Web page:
Paper Mocks

Paper Mocks

What is a paper mock? We are high tech geeks – we don’t need no stinking paper!

In my mind, “paper” is more about a state of mind than it is about media. The goal of a paper mock is to be highly collaborative, non-attached, and open.

Typical ‘designers’ (not Design Thinkers) sit in a room by themselves and create “amazing” ideas! More often than not this leads to:

  • Ideas devoid of feedback, group input, and shared joy that comes from discovering ideas with others.
  • Many hours spent thinking hard; thus generating an ego attachment that grows stronger with more toil.
  • Ideas with crystal clarity for one person generates a hesitation to open sharing – “After all they might not share my clarity!! How frustrating.”

A Design Thinking team starts with paper mocks – often literally paper. They want to have something they can all see. Also, they all tend to have about equal skills for updating and modifying. This setup also allows for a fun collegial environment where the team gets great ideas and is pumped to deliver them.

Quickly generating ideas as a group molds the ideas to a broader appeal in a fun way. A successful product demands that it appeals to thousands or ideally millions of minds, so you might as well start with a few minds as you build instead of waiting!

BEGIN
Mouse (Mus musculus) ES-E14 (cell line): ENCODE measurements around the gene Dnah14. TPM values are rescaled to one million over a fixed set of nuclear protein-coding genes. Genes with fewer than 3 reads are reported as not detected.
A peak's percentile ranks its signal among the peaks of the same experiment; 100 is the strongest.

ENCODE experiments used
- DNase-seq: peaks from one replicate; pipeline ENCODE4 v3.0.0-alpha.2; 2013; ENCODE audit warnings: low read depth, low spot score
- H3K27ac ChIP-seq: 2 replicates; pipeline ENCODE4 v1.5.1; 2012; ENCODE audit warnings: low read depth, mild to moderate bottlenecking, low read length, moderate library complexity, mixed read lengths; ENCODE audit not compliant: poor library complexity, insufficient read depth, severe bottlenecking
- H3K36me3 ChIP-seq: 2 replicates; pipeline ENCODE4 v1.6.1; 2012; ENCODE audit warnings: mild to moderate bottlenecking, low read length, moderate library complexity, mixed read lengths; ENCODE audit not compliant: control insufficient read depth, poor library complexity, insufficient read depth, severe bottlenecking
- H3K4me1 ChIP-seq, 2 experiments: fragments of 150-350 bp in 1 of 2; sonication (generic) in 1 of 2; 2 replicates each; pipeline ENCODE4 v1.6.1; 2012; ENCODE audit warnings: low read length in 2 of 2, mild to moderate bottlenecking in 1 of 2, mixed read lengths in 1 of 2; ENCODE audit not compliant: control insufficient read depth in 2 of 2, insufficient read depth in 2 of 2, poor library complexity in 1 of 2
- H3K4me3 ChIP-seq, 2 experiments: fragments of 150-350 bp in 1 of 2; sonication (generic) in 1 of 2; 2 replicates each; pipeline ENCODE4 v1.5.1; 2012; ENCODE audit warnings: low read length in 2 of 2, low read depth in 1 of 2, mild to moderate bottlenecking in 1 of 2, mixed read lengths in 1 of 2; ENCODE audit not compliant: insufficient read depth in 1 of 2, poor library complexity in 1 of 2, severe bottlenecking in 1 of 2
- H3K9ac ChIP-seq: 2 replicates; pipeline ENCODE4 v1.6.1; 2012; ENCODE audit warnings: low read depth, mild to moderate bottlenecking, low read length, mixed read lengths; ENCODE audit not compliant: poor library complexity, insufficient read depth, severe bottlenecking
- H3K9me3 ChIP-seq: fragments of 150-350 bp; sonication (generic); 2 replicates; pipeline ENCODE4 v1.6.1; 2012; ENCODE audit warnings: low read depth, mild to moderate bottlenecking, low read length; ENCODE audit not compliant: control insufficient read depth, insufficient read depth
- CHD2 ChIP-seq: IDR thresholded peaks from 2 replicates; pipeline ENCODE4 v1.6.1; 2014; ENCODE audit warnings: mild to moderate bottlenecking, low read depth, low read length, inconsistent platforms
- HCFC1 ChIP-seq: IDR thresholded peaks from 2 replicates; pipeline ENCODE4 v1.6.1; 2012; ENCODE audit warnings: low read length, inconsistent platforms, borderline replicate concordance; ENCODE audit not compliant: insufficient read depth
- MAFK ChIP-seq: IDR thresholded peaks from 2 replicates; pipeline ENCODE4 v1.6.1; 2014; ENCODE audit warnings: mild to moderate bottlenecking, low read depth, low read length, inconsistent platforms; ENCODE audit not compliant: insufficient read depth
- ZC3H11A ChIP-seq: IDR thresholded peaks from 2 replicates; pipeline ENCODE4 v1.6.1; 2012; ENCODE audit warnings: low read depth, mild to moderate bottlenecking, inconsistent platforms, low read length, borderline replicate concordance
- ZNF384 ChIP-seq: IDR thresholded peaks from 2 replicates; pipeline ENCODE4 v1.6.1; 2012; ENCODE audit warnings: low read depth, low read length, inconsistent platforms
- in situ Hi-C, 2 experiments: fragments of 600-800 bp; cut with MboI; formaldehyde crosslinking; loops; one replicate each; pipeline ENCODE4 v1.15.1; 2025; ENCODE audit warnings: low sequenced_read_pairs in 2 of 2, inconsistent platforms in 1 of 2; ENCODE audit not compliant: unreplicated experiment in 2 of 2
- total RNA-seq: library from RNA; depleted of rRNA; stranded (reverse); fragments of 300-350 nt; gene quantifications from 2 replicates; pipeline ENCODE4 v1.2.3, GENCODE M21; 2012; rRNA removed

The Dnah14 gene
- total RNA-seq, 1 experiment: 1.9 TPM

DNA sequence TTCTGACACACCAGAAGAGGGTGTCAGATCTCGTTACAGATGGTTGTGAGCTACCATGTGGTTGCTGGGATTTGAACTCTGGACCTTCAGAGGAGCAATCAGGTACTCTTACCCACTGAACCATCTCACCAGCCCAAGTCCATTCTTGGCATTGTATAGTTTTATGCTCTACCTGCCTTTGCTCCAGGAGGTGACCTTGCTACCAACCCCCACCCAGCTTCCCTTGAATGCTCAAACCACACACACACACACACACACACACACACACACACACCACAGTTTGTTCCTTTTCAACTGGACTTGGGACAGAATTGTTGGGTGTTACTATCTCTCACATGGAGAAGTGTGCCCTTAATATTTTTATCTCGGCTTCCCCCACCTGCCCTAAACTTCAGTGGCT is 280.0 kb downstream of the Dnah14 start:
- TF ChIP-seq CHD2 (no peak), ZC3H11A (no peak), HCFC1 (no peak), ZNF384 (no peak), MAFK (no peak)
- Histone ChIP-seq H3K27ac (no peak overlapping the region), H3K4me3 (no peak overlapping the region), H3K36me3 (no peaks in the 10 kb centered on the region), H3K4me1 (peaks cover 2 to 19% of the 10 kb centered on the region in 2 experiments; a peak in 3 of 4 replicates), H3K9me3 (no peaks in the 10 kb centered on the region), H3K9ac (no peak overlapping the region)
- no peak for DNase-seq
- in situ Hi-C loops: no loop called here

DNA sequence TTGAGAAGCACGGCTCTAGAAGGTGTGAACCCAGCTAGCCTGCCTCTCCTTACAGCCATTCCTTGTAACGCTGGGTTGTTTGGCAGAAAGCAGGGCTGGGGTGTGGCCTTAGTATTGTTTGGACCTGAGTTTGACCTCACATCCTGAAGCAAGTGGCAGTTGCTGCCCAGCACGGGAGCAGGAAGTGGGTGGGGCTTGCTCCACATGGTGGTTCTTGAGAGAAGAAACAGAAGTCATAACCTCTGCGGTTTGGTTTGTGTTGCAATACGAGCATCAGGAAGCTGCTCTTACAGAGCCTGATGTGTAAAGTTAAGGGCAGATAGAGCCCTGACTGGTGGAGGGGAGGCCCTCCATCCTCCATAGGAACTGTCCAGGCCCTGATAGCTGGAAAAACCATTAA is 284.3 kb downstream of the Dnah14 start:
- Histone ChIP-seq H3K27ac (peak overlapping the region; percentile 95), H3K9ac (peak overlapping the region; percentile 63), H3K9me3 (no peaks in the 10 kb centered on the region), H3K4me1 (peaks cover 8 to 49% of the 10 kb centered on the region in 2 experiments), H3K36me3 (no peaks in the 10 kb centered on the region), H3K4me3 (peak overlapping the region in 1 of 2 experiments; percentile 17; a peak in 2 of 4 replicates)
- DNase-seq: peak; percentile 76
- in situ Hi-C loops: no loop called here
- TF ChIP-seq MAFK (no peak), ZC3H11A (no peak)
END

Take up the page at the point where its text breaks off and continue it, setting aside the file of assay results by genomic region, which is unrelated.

What are the steps? Well, you can start with paper. It is handy to have some dice, little wooden tokens, clay, pens, cards, any old thing you might be able to improvise with. (A scanner/printer or copier can be great as in: “Oh cool hex! It would be great to have 20 of them!”)

If you are looking to build an app you should think in terms of screens and screen flow. Slapping it on index cards with some names of the screens allow you to reference them from ‘buttons’ that are drawn on the screens. Then you can perform a simple play test by handing your ‘home screen’ from the deck to someone on the street. As they push ‘buttons’ you switch cards with them. I have even seen groups where their first cut UI in an app are cell phone photos of their cards with touch detection added. For an example, check out the POP (Prototyping on Paper) app. However, if you looking to only build a tabletop game then re-drawing more neatly on thicker paper maybe all that is required!

If you were really going to make a commercial product, then I would recommend taking the “paper” version one step further with a wireframe tool like Balsamiq. It is easier to get a team on the same page when your mock can have review commentary ‘post-its’ added. Then you can revision it in an artifact management tool (GIT, SVN, whatever…) A more formal tool like Balsamiq does still have a ‘run-mode’ that allows you to hide the commentary and have live buttons that switch screens. Balsamiq even has an export mode where you can export a ‘runnable’ mock that uses a PDF format with active links. Here the ‘buttons’ are doc links that take you to new pages of the PDF.

The key point to not lose: it should about having fun! Keep it simple. Keep it open. The more minds the merrier. The more minds that like it as they are building it, the better chance there is that more minds will like it when it ships!

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